Exposure to climate change
- Changes in precipitation
- Altered fire regimes
- Increased invasive species
- Surveys of potential roosting and foraging habitat are needed to gain a better understanding of the distribution and potential threats to this species.
- At sites where presence is documented, habitat and water sources should be identified and mapped.
- Winter roost sites are unknown and should be located. Given the rarity of this bat in Washington, scientific collection could pose a threat to local populations and should be restricted by WDFW.
- Outreach to recreational climbing organizations about the effects of climbing on bat populations may be necessary in some locales to prevent disturbance.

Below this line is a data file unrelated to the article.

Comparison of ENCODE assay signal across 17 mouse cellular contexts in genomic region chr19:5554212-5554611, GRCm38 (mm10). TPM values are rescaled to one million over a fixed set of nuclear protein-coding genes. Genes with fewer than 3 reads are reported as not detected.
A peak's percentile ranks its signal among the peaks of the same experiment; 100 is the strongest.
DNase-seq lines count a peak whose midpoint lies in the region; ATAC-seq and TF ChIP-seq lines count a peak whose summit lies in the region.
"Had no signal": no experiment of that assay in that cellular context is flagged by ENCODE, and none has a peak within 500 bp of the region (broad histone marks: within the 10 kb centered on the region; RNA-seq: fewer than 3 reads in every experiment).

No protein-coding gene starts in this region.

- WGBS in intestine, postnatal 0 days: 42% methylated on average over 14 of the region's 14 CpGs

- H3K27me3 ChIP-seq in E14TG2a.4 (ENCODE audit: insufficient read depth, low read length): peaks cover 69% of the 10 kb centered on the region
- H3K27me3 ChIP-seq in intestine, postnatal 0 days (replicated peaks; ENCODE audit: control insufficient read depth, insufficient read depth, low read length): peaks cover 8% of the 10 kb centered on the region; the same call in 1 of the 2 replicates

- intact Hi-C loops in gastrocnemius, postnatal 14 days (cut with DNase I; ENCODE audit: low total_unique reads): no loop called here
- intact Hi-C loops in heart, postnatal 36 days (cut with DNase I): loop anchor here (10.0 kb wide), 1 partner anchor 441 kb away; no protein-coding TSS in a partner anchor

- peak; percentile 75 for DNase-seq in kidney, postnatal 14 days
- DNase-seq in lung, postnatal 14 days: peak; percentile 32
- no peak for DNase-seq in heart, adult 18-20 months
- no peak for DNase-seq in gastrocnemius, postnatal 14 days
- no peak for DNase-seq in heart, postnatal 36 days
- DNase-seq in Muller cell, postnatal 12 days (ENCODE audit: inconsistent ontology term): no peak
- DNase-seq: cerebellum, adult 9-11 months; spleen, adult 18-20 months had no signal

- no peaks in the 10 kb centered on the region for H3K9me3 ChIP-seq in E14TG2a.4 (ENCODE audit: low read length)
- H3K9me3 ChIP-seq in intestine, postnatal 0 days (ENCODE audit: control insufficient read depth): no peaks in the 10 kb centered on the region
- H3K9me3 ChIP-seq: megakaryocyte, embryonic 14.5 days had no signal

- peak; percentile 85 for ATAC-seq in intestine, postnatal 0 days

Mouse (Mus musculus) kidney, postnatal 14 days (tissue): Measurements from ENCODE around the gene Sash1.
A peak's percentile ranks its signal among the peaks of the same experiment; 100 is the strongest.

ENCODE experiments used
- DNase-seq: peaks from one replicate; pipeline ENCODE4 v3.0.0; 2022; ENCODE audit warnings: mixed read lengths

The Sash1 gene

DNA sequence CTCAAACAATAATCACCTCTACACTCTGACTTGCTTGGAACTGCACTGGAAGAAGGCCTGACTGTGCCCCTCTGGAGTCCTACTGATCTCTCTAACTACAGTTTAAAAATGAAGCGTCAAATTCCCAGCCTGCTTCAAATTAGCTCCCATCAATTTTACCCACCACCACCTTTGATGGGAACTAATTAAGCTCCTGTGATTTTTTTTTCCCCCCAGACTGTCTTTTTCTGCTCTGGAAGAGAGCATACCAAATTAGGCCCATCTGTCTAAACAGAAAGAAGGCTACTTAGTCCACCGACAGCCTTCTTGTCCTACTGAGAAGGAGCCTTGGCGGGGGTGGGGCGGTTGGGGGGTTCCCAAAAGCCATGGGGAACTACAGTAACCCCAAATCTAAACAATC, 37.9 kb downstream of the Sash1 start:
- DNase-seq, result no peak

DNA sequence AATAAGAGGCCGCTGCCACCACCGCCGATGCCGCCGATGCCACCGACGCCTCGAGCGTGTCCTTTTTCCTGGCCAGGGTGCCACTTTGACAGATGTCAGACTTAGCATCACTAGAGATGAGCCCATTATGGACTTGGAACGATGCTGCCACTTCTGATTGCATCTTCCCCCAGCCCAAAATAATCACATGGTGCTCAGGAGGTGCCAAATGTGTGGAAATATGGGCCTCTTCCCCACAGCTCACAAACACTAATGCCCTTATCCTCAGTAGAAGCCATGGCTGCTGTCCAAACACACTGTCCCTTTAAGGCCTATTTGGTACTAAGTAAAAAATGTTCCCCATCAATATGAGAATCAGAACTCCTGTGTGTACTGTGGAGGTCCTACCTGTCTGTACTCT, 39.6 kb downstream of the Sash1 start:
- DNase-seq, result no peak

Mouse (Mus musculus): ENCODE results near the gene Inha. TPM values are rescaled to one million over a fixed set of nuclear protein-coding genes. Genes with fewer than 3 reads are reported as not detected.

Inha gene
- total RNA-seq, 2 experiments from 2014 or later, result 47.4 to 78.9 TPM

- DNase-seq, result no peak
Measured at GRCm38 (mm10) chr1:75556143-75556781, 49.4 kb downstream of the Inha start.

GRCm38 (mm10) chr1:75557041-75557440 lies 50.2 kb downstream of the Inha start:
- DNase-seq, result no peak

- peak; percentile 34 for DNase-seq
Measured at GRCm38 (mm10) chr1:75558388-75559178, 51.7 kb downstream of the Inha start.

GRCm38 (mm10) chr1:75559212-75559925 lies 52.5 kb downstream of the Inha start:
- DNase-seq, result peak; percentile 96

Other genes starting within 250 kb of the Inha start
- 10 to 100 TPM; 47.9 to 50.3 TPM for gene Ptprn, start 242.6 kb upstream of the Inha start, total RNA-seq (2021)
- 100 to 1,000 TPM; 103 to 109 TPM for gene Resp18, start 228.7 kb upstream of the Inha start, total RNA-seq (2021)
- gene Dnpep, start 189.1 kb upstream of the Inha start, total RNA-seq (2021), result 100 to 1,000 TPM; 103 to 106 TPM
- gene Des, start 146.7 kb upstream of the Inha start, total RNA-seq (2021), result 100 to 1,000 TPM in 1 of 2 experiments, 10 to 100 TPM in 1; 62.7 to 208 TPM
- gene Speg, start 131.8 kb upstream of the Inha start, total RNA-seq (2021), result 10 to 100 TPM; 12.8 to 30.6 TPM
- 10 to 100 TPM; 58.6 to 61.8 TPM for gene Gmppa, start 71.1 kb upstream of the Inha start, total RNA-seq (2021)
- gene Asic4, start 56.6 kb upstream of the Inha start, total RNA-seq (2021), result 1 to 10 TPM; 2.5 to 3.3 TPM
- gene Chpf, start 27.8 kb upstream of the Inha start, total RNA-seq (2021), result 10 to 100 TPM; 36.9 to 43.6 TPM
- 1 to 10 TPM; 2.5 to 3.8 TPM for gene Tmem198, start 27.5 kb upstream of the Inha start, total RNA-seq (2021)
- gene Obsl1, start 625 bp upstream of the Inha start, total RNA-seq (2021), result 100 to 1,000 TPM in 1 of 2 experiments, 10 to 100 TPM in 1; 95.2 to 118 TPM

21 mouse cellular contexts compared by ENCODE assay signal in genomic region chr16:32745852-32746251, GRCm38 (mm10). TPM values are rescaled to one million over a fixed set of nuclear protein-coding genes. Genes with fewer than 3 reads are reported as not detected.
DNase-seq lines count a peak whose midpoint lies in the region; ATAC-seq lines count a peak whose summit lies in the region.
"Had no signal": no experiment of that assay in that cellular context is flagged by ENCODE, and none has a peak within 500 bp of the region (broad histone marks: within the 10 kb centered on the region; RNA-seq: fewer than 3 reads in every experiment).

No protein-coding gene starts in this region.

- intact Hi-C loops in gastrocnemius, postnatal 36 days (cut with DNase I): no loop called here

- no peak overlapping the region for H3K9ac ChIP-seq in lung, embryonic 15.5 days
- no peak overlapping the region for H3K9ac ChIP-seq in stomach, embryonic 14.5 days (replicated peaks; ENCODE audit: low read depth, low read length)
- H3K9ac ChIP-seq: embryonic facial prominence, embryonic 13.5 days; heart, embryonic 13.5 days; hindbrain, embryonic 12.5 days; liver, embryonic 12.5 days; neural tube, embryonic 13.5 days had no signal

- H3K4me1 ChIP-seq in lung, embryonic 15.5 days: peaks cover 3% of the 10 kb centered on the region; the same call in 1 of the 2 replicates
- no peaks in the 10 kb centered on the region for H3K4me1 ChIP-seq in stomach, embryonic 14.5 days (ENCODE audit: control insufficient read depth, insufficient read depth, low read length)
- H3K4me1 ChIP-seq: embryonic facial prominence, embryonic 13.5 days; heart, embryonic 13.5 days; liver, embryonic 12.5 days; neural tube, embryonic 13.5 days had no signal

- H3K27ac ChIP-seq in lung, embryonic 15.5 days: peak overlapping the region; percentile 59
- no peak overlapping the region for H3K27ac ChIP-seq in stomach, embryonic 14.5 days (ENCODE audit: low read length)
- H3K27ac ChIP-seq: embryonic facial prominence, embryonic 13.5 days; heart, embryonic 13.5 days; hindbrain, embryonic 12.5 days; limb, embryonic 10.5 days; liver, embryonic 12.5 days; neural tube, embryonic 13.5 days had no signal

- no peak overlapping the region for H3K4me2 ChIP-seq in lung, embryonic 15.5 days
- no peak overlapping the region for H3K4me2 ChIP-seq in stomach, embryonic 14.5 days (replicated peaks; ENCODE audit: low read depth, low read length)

- Pesticide applications proposed for areas used by spotted bats should identify foraging and roosting areas and water resources at project sites and avoid spraying in these areas.
- Bat mortalities at wind energy facilities in Washington should be monitored for this species.
For some people bats don't present a problem. For others, bats can be a worry, especially when they become unwanted guests in an attic, inside a wall of a home, or inside the home itself.
Unlike rodents, bats only have small teeth for eating insects, so they do not gnaw holes in walls, shred material for nests, chew electrical wiring, or cause structural damage to buildings. Damage caused by bats is usually minimal, but they can be noisy and alarming, and the smell of bats and their droppings can be offensive. It is possible to learn to coexist with bats, and to benefit from their presence. Learn more on our Living with Wildlife: Bats webpage.